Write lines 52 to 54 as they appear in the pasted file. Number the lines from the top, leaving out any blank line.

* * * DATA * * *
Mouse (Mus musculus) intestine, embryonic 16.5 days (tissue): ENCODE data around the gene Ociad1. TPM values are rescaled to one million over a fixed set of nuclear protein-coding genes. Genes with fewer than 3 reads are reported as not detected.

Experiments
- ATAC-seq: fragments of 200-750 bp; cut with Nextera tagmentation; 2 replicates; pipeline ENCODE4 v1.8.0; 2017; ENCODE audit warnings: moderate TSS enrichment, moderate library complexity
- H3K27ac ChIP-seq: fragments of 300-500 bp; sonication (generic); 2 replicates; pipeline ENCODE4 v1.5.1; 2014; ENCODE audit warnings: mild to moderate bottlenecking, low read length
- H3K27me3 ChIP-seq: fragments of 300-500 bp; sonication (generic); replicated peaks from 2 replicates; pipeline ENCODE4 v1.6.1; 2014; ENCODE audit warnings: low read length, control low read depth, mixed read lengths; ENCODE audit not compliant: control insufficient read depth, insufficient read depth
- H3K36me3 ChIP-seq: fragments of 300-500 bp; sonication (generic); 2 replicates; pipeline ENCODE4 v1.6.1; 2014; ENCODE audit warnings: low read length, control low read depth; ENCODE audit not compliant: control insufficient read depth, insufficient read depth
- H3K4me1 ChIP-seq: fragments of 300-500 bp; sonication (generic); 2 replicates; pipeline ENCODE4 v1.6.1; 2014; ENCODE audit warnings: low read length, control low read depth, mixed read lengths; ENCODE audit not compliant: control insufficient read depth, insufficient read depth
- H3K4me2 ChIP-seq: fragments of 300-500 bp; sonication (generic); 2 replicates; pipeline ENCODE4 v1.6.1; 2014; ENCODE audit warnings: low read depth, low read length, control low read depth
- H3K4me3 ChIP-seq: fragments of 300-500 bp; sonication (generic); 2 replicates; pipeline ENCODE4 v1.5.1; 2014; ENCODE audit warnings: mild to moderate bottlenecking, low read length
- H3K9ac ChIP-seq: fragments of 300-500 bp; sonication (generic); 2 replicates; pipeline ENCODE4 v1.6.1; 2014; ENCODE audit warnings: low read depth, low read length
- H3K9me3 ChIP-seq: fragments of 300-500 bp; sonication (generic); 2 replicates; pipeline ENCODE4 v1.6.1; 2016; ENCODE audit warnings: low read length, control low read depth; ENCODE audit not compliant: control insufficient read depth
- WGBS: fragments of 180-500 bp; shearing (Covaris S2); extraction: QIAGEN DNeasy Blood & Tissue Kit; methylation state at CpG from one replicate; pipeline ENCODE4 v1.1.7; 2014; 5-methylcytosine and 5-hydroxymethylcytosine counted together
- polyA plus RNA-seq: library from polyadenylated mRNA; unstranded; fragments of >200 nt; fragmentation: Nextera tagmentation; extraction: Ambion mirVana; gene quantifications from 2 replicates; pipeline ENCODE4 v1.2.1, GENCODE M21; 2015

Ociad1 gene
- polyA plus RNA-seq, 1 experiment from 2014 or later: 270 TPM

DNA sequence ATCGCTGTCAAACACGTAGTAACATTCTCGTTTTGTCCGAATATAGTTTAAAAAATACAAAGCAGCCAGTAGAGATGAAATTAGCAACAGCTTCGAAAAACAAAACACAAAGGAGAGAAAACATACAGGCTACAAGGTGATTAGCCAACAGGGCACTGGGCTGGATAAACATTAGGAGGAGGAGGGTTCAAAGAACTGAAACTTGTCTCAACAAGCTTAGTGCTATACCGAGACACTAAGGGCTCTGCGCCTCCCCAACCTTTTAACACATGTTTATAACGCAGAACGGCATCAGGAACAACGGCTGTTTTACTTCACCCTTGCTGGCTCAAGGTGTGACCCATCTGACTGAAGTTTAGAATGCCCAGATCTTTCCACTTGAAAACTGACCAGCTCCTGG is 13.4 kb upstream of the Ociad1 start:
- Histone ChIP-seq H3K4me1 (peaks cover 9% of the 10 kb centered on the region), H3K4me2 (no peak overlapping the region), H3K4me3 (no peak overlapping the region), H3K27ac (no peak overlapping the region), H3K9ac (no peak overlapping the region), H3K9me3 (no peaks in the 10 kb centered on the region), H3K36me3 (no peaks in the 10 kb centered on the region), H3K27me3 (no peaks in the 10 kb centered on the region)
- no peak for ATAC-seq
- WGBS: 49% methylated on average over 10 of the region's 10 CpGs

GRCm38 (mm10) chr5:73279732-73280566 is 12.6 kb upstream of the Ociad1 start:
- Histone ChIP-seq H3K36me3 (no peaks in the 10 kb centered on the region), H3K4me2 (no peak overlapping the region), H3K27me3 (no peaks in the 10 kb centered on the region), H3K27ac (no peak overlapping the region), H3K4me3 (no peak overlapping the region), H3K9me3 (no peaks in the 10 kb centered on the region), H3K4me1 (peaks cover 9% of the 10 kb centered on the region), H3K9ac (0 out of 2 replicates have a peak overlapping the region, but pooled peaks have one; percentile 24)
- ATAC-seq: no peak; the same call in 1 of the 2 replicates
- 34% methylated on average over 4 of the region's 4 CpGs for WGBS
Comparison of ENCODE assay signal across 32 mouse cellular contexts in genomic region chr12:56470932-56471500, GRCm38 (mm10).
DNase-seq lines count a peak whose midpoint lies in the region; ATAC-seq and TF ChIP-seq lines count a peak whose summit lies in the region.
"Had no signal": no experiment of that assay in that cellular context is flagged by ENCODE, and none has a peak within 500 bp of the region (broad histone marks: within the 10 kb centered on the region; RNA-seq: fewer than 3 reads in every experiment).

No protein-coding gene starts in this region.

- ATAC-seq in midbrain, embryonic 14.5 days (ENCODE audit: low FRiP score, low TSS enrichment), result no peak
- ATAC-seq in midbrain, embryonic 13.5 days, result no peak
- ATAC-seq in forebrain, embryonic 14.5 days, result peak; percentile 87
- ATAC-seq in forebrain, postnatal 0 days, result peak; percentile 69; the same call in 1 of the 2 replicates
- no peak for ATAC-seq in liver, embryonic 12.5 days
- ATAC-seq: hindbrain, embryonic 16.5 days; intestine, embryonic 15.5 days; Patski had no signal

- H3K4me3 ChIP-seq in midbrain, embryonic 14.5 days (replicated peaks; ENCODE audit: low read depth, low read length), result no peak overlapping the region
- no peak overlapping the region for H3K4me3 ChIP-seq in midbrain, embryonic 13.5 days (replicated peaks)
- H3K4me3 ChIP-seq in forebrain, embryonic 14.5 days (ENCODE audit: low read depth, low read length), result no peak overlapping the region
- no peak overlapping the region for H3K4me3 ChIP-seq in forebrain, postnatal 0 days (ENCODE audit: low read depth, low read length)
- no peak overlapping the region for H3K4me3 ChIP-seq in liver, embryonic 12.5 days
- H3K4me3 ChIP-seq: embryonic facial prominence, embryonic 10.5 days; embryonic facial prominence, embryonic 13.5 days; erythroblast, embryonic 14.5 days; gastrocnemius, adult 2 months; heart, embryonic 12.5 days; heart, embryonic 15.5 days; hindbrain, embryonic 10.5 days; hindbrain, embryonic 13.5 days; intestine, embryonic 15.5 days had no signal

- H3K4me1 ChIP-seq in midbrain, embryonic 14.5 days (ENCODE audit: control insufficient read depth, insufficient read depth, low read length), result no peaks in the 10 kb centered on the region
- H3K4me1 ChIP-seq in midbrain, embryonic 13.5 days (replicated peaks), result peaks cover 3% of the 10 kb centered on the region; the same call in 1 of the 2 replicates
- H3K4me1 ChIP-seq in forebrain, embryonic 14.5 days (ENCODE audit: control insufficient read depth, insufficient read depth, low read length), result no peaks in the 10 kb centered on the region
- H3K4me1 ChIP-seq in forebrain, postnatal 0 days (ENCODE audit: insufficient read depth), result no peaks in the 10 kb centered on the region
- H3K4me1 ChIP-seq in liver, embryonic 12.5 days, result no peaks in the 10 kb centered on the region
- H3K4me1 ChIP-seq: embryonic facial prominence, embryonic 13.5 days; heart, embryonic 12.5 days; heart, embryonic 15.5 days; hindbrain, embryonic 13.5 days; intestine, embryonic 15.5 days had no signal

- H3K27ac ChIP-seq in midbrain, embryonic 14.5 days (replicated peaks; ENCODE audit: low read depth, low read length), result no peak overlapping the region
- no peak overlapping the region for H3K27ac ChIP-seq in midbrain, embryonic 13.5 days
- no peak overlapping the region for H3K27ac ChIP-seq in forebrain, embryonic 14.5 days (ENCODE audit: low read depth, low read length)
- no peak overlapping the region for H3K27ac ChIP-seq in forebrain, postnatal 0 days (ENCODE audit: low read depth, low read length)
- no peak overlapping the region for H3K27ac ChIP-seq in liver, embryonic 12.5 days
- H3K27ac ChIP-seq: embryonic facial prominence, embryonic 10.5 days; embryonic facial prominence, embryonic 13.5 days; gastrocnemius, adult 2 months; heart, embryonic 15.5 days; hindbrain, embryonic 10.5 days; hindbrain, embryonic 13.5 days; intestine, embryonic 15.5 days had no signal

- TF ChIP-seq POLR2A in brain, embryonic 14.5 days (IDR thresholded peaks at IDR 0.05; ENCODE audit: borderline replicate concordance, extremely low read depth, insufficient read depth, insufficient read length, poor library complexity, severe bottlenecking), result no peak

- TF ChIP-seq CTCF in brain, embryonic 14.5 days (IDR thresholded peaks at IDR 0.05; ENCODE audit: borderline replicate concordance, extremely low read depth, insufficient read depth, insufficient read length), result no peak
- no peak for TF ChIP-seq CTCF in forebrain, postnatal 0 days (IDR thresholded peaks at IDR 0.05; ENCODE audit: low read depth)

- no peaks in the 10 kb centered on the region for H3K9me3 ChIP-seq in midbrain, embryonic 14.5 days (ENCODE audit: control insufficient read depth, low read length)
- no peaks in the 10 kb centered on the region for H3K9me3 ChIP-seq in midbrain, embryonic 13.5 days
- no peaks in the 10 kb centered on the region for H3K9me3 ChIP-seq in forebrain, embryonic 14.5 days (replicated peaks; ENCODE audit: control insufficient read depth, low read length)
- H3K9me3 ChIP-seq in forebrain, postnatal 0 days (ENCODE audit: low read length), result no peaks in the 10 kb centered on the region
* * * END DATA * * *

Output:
- TF ChIP-seq POLR2A in brain, embryonic 14.5 days (IDR thresholded peaks at IDR 0.05; ENCODE audit: borderline replicate concordance, extremely low read depth, insufficient read depth, insufficient read length, poor library complexity, severe bottlenecking), result no peak

- TF ChIP-seq CTCF in brain, embryonic 14.5 days (IDR thresholded peaks at IDR 0.05; ENCODE audit: borderline replicate concordance, extremely low read depth, insufficient read depth, insufficient read length), result no peak
- no peak for TF ChIP-seq CTCF in forebrain, postnatal 0 days (IDR thresholded peaks at IDR 0.05; ENCODE audit: low read depth)